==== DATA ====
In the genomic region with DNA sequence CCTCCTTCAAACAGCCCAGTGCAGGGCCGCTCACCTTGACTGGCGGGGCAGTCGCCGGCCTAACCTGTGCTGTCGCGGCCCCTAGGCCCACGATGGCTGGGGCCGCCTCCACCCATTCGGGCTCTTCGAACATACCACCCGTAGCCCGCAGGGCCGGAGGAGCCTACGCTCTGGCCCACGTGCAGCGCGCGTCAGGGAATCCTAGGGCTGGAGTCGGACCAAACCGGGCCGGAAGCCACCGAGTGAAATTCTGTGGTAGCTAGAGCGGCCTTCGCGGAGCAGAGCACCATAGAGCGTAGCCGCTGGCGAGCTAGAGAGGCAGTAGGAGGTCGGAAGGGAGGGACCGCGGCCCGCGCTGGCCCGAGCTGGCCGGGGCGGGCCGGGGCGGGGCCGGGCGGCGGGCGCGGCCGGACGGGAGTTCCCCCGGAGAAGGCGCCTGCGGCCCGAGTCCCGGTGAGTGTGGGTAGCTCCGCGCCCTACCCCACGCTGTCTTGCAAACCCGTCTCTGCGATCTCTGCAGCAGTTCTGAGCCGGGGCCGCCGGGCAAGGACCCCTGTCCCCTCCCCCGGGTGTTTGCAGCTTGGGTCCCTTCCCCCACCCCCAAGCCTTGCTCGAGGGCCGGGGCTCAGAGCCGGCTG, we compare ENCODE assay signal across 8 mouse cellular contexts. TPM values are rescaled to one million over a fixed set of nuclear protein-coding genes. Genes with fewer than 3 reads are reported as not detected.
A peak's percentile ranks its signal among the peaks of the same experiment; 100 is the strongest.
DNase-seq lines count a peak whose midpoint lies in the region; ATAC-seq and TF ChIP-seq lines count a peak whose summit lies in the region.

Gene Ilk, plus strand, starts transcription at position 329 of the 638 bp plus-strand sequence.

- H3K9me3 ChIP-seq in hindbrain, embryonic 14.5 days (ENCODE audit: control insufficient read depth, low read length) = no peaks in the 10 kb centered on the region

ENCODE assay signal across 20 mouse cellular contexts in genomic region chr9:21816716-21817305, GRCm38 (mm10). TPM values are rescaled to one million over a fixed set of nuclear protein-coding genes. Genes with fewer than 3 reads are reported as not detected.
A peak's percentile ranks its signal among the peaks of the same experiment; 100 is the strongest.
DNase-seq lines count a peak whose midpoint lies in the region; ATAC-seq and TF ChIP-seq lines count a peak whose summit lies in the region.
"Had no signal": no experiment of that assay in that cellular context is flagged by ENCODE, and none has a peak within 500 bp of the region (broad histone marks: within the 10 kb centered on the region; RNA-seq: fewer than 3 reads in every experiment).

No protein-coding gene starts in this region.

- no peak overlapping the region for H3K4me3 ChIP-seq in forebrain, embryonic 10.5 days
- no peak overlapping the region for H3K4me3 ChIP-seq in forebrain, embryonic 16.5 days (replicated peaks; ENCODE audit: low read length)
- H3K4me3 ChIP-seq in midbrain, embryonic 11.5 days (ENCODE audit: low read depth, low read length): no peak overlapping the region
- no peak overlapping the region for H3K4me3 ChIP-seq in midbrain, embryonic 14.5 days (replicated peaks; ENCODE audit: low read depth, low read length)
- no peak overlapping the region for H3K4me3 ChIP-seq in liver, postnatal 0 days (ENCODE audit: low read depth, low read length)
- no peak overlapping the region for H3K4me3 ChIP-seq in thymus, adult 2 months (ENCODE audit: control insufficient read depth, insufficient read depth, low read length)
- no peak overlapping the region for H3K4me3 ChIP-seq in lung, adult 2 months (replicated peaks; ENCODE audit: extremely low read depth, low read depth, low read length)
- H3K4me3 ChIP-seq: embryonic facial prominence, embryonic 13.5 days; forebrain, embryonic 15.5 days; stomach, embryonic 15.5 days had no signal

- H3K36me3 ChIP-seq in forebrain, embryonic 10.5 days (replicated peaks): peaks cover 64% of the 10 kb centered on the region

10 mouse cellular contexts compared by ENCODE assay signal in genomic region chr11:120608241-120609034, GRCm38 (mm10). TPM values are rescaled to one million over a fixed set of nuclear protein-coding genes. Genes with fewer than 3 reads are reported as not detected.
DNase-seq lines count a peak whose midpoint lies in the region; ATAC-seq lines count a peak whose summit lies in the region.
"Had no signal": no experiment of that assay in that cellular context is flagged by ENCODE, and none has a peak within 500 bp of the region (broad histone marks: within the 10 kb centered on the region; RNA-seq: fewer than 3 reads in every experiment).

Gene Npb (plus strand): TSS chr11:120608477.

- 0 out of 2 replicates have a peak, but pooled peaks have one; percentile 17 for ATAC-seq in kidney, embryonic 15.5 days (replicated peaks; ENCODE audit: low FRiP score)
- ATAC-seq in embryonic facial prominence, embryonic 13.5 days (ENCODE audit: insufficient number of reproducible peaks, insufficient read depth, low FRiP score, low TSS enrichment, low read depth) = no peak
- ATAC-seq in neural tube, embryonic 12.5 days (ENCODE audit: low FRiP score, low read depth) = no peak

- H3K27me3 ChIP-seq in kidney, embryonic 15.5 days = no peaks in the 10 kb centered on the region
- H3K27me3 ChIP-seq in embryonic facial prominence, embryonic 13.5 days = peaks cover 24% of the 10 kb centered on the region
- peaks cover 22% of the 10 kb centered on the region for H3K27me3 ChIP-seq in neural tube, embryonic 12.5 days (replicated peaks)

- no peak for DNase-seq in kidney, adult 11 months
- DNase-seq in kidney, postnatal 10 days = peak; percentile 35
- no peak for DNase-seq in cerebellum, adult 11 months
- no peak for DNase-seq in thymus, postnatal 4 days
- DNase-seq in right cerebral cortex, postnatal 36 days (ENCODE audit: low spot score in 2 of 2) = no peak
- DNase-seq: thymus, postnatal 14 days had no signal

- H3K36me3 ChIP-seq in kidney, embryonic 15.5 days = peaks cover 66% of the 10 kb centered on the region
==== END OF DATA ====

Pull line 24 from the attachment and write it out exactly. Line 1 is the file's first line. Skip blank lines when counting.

- 0 out of 2 replicates have a peak, but pooled peaks have one; percentile 17 for ATAC-seq in kidney, embryonic 15.5 days (replicated peaks; ENCODE audit: low FRiP score)